A COBOL PICTURE string, such as
9(7)V9T specifies the general characteristics and editing requirements of an elementary
data item. A
9 represents a decimal digit, the
(7) is a repetition factor for the preceding character. In this case
V is an implied decimal point. This is all standard COBOL. So far we have an 8 digit decimal number with
an implied decimal point between the 7th and 8th digits.
T is a bit of a curve ball. I have never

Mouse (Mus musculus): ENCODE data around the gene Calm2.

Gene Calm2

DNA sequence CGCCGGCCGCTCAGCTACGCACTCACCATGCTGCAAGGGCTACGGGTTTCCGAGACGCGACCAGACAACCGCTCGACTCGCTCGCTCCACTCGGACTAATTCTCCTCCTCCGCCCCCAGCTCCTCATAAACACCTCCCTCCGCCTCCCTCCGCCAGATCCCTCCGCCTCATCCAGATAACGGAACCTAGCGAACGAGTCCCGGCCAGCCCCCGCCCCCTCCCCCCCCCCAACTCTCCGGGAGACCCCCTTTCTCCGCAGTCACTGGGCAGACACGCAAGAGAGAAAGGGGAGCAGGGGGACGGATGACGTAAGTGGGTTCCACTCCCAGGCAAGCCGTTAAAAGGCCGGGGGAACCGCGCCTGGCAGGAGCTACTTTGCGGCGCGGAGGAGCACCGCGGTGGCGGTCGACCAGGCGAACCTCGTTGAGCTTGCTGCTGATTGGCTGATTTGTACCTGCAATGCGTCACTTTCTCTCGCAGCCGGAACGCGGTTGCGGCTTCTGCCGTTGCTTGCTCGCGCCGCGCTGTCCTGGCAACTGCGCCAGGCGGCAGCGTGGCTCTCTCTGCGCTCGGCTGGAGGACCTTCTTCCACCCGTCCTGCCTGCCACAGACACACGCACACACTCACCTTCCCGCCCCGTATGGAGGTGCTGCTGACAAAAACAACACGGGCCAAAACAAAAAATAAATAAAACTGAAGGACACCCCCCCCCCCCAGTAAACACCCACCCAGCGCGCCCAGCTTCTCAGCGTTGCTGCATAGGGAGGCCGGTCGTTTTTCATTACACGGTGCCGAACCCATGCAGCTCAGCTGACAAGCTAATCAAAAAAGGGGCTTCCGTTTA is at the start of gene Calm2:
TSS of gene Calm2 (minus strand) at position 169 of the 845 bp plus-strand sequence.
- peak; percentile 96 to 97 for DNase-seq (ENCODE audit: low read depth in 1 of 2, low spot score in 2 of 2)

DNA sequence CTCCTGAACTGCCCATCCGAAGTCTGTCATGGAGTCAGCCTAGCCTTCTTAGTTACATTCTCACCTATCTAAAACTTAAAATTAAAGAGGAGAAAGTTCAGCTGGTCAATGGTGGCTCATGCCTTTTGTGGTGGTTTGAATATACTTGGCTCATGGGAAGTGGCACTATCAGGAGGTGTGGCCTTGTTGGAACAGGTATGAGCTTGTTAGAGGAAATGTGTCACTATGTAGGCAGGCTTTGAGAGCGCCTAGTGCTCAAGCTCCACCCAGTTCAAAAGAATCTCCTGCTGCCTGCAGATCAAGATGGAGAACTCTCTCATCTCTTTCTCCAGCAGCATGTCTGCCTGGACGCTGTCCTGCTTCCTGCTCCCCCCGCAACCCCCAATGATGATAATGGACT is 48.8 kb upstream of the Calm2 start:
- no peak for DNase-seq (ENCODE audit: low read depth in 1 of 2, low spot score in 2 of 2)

actually come across it before. However,
I Goolged up this reference.
It states that a
T in a PICTURE string "... indicates that a display numeric field should only insert the sign into the upper
half of the last byte if the value is negative". Unfortunately, the author doesn't provide a reference so I can't
give you the source of this convention.
A COBOL picture of
PIC S9(7)V9 USAGE DISPLAY on an IBM platform conforms to the
9(7)V9T description you have. This
takes 8 bytes to represent. Each of the 8 digits are represented in the low 4 bits of each byte with the sign
recorded in the upper 4 bits of the low order byte. This just happens to be the way IBM choose to implement zoned-decimal.
9(7)V9T representation makes the representation explicit.